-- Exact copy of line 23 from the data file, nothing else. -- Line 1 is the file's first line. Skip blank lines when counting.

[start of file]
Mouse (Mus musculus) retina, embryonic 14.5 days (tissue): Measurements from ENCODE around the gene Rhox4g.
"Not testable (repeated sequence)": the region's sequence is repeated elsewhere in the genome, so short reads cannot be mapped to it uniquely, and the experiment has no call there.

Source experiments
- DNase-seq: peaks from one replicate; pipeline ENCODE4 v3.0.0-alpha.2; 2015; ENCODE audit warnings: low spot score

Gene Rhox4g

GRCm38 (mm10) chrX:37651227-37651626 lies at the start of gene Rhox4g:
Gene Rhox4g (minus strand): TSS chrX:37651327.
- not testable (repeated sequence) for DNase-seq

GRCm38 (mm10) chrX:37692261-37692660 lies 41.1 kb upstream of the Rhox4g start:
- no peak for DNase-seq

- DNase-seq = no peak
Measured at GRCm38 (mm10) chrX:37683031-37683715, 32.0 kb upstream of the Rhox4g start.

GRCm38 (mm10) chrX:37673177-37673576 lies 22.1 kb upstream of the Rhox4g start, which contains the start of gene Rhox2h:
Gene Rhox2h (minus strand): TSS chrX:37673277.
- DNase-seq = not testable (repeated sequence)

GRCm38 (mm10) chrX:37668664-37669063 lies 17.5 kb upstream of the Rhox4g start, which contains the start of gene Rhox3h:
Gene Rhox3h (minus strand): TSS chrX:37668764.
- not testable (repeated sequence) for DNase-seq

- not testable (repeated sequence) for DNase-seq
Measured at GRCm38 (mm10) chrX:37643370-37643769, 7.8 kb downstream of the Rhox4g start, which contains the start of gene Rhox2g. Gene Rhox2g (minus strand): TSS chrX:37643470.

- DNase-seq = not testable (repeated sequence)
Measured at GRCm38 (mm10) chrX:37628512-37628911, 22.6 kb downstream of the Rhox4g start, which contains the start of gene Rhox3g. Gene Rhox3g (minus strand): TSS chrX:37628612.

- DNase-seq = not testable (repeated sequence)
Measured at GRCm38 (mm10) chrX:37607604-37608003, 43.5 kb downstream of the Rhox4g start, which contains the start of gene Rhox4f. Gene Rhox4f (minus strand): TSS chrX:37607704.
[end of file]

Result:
- DNase-seq = not testable (repeated sequence)